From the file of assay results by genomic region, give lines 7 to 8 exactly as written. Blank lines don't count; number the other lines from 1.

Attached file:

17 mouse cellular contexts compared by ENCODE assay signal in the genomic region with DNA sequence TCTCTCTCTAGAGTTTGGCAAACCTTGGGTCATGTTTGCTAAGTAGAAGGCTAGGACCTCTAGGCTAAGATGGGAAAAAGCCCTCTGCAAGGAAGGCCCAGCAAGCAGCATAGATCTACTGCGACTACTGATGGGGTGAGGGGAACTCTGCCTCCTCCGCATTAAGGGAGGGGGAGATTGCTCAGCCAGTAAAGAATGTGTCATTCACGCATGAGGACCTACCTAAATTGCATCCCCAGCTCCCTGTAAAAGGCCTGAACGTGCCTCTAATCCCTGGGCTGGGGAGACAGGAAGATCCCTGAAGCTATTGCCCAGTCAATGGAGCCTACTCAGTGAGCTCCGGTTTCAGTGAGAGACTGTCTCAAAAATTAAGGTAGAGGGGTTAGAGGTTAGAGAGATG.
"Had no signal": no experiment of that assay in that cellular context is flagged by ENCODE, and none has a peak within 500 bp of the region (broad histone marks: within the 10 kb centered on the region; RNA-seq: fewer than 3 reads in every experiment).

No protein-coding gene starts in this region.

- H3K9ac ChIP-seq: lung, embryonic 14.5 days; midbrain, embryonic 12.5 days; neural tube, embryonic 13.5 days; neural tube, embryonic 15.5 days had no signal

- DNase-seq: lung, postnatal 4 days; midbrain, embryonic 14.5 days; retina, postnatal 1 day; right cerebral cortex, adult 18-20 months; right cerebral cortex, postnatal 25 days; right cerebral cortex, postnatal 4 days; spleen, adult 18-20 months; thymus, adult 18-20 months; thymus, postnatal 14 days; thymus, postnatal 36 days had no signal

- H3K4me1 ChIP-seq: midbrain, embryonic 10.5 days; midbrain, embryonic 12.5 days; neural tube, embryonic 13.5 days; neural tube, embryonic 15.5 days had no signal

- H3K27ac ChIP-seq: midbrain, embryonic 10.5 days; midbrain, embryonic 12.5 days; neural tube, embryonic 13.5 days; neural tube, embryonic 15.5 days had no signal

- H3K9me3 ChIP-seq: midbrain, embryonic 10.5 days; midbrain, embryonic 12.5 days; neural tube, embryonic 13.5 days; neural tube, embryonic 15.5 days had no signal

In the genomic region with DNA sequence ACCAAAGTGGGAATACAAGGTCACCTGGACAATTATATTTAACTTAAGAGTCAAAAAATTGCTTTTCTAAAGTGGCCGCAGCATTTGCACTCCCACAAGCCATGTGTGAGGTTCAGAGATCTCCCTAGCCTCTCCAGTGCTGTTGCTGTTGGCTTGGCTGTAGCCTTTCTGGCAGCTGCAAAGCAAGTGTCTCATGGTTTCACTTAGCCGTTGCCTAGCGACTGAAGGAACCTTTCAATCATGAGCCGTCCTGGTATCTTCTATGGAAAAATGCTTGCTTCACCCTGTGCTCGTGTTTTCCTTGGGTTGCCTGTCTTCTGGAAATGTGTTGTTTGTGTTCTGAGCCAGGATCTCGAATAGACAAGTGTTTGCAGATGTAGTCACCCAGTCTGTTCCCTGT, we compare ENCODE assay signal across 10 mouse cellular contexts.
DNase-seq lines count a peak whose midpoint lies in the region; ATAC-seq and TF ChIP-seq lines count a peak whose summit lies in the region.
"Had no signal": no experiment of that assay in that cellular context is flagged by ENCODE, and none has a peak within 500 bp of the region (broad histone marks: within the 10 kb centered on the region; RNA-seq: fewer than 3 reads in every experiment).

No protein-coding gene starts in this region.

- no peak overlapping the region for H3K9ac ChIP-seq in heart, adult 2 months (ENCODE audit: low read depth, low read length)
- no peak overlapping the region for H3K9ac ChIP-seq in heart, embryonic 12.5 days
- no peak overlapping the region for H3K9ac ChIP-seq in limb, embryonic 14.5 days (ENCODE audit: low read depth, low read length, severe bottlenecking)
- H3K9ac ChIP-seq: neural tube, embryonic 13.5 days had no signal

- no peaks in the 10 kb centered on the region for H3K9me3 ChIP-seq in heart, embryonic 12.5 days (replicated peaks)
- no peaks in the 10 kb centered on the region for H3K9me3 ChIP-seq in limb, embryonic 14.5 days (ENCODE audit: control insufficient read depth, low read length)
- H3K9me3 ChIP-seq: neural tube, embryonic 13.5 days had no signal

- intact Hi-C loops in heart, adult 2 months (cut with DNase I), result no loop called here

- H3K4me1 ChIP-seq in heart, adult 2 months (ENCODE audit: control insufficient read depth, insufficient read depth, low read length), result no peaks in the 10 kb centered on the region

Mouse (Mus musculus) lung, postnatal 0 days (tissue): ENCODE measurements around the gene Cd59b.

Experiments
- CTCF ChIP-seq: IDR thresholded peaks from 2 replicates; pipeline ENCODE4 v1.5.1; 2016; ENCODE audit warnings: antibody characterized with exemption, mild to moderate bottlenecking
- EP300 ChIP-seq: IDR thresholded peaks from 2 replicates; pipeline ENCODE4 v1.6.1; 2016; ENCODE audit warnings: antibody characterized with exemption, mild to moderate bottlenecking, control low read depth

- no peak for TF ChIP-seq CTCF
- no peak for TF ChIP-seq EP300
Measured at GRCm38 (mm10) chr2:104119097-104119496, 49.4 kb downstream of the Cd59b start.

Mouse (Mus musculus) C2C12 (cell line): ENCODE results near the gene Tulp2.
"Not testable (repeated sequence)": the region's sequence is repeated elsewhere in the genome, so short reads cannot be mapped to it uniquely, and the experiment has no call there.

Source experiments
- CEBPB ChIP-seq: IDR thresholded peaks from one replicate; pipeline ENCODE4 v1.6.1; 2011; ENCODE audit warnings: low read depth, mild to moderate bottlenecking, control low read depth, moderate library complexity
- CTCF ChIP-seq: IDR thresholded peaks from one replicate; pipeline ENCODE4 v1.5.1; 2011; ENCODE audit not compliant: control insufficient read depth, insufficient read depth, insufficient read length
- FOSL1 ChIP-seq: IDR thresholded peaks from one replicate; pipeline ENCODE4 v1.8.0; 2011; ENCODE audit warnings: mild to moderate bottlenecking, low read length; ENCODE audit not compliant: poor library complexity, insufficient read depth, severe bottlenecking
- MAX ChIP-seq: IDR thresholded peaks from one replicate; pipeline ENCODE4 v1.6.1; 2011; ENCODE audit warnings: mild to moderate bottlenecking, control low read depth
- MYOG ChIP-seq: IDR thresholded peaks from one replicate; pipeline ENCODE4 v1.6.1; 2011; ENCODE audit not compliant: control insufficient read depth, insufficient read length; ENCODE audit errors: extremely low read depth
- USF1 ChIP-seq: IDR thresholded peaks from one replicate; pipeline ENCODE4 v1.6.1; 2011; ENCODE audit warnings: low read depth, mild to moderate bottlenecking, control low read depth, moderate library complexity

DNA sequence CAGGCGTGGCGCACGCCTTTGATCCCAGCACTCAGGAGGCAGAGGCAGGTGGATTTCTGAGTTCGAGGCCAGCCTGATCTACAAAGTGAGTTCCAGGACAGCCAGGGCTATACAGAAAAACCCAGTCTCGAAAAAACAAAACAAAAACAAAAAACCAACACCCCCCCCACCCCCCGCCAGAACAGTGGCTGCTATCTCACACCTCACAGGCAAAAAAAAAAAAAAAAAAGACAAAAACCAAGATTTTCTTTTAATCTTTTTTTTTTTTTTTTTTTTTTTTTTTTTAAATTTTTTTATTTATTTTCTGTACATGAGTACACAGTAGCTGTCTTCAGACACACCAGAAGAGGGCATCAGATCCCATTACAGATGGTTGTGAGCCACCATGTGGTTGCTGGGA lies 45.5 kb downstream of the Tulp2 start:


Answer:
- H3K27ac ChIP-seq: midbrain, embryonic 10.5 days; midbrain, embryonic 12.5 days; neural tube, embryonic 13.5 days; neural tube, embryonic 15.5 days had no signal

- H3K9me3 ChIP-seq: midbrain, embryonic 10.5 days; midbrain, embryonic 12.5 days; neural tube, embryonic 13.5 days; neural tube, embryonic 15.5 days had no signal